Senseonics Ready to Deliver More Than Just Hope?

At this time last year, Senseonics (NYSE:SENS) was literally a penny stock, trading around 38 cents per share. Today, the stock is more than 800% higher and trading at approximately $3.45. That puts SENS stock a nickel below the consensus price target set by analysts.  

two doctors look over a piece of paper while standing in a hallway
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Senseonics was one of many companies whose stock caught the eye of retail investors. With a low share price and high short interest, SENS stock has had its share of volatility. However, the floor continues to get higher. And if the company can get regulatory approval for a 180-day version of its continuous glucose management (CGM) system, the stock may see more upside. 

My InvestorPlace colleague Mark Hake suggests that SENS stock may be worth between $4.03 and $6. I think that’s an appropriate target range, as the company has a disruptive product with its smartphone-connected, implantable continuous glucose management device. From current levels, that would represent a profit of between 17% and 74% for investors.  

Pandemic Takes a Toll on Senseonics

The Covid-19 pandemic was difficult on medical device companies, especially small firms like Senseonics.

As coronavirus cases surged across the country, many medical facilities closed for all except the most urgent cases. And even for those that didn’t, a prevailing sense of fear caused many people to put off all but the most necessary medical treatment.

This resulted in a sharp drop in visits by patients wanting the Eversense 90-day CGM system, according to Senseonics President and CEO Tim Goodnow. Unable to access doctors’ offices and medical facilities, the company was also forced to halt sales of its CGM system to new diabetes patients and physician practices.

Furthermore, the pandemic caused the Food and Drug Administration to delay the review of Senseonics’ 180-day Eversense glucose monitor.

This year has been a different story, though. Management said they expect to see revenue potentially triple from 2020 levels as “substantial doubt” has been “alleviated.” And the company is working on two product enhancements that, with FDA approval, could make 2022 and beyond very rewarding for investors.  

Recent News Bodes Well for Senseonics

The company’s Eversense CGM is FDA-approved for 90 days. A medical professional implants the device under the skin and, aside from a couple of finger-prick tests per day for calibration purposes, it provides constant monitoring of a patient’s glucose level. Because the system lasts 90 days without the sensor needing to be replaced, it is appealing to insurance companies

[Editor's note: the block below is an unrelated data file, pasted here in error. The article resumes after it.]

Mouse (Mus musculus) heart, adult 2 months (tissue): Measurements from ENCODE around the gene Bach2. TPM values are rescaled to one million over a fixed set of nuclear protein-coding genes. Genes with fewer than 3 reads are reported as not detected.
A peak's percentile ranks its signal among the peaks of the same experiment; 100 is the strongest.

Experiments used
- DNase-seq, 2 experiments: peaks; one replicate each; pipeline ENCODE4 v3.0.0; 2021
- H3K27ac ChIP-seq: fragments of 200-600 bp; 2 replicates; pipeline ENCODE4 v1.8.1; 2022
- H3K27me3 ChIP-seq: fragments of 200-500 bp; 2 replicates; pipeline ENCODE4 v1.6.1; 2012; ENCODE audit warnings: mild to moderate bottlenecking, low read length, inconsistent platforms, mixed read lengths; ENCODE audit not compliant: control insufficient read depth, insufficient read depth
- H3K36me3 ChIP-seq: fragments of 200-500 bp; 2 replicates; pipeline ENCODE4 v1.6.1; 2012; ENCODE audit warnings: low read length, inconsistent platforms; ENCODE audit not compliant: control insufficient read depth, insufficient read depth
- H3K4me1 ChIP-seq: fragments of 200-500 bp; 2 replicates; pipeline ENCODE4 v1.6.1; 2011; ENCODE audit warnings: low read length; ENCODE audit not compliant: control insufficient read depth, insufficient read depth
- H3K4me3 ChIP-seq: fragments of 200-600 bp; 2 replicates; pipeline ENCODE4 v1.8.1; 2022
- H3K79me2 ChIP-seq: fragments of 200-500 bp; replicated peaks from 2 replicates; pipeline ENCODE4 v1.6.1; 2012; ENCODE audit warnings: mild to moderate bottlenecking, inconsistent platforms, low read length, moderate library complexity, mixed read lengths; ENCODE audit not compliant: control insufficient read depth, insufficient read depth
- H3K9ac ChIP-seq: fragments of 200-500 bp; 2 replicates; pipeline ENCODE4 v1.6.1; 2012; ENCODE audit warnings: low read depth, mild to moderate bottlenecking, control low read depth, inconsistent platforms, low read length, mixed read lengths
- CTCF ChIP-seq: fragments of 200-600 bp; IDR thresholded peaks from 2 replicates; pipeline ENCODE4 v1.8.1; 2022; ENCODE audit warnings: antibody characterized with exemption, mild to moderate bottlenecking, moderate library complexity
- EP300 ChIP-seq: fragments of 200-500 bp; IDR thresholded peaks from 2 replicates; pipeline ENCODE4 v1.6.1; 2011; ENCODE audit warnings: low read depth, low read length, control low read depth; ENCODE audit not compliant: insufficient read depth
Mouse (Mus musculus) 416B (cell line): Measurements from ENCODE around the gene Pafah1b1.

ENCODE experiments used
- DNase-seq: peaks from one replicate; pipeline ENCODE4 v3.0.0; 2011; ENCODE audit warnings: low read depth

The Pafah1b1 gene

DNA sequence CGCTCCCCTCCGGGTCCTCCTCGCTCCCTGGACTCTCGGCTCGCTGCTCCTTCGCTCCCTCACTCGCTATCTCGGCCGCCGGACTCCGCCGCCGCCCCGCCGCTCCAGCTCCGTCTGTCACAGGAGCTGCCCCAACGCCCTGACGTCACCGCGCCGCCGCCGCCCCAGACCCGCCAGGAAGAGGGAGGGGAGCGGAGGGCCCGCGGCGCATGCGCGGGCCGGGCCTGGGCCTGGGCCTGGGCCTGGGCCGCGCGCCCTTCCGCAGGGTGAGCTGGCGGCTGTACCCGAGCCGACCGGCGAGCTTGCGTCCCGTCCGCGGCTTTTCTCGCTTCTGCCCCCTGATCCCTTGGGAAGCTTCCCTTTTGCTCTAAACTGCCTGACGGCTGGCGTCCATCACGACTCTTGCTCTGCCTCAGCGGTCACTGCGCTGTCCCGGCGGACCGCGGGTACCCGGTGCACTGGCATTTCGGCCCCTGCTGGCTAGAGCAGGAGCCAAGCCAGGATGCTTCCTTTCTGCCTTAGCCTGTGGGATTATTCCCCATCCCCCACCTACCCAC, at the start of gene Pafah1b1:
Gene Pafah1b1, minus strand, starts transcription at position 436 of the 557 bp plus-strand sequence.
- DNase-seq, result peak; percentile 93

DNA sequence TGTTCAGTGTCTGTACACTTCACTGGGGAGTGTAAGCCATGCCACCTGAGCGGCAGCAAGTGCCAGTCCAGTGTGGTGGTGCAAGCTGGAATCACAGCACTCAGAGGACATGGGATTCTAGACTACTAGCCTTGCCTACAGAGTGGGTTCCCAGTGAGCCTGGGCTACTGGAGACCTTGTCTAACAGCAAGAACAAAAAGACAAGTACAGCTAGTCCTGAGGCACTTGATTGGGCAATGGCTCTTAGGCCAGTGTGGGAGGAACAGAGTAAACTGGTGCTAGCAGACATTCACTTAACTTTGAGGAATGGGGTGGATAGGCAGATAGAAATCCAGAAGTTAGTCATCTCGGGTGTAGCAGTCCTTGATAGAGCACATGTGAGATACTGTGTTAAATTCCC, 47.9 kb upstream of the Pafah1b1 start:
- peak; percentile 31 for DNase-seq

With that in mind, the first product enhancement is a 180-day version of the Eversense CGM, called Eversense XL. The company has submitted a premarket approval supplement application with the FDA. On the company’s latest earnings call, management said it expects approval by the end of the year.  

The second enhancement to the Eversense CGM would extend the duration to a full year, although approval for this is likely years away.  

In July, the Centers for Medicare and Medicare Services said Medicare beneficiaries with diabetes could use any insulin along with continuous glucose monitor therapy to eliminate the need for testing four times per day. And on Sept. 13, Senseonics announced that the University Hospitals Accountable Care Organization (UHACO) in Cleveland, Ohio, now offers the Eversense CGM to its Medicare enrollees. It’s possible we could see more collaborations like this. 

“The Eversense CGM system delivers industry-leading accuracy, an improved patient experience, and an array of unique features that afford people, especially those in the Medicare population, the opportunity to achieve improved health outcomes,” said Dr. Betul Hatipoglu, head of Endocrinology and Diabetes at UHACO.

The Bottom Line on SENS Stock 

Senseonics is a highly speculative stock. Ultimately, the opportunity will come down to regulatory approval and, after that, getting the product into doctors’ offices.  

Furthermore, SENS stock has a high level of short interest. As of Aug. 31, short interest stood at nearly 20%. I find this a little hard to reconcile since investors are not looking at a pre-revenue company. Senseonics has been growing revenue over the past several quarters, and this growth should accelerate quickly if the company receives FDA approval for Eversense XL. 

I like the potential opportunity in SENS stock, but the level of short interest gives me pause. Risk-tolerant investors may eye dips in the stock as good buying opportunities.  

On the date of publication, Chris Markoch did not have (either directly or indirectly) any positions in the securities mentioned in this article. The opinions expressed in this article are those of the writer, subject to the Publishing Guidelines.  

Chris Markoch is a freelance financial copywriter who has been covering the market for over five years. He has been writing for InvestorPlace since 2019.

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